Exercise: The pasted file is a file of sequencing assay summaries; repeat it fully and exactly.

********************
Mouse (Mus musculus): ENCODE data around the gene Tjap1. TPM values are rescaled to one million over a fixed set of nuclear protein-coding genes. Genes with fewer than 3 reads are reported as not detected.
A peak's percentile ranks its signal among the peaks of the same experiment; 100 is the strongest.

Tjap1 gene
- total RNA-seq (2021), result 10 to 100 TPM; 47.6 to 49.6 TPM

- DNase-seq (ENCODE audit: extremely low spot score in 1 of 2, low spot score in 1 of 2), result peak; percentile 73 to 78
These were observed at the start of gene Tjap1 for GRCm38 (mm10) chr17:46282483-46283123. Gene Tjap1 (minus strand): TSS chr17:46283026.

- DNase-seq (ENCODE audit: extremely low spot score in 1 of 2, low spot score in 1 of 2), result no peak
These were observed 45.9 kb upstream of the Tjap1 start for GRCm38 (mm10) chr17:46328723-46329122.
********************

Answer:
Mouse (Mus musculus): ENCODE data around the gene Tjap1. TPM values are rescaled to one million over a fixed set of nuclear protein-coding genes. Genes with fewer than 3 reads are reported as not detected.
A peak's percentile ranks its signal among the peaks of the same experiment; 100 is the strongest.

Tjap1 gene
- total RNA-seq (2021), result 10 to 100 TPM; 47.6 to 49.6 TPM

- DNase-seq (ENCODE audit: extremely low spot score in 1 of 2, low spot score in 1 of 2), result peak; percentile 73 to 78
These were observed at the start of gene Tjap1 for GRCm38 (mm10) chr17:46282483-46283123. Gene Tjap1 (minus strand): TSS chr17:46283026.

- DNase-seq (ENCODE audit: extremely low spot score in 1 of 2, low spot score in 1 of 2), result no peak
These were observed 45.9 kb upstream of the Tjap1 start for GRCm38 (mm10) chr17:46328723-46329122.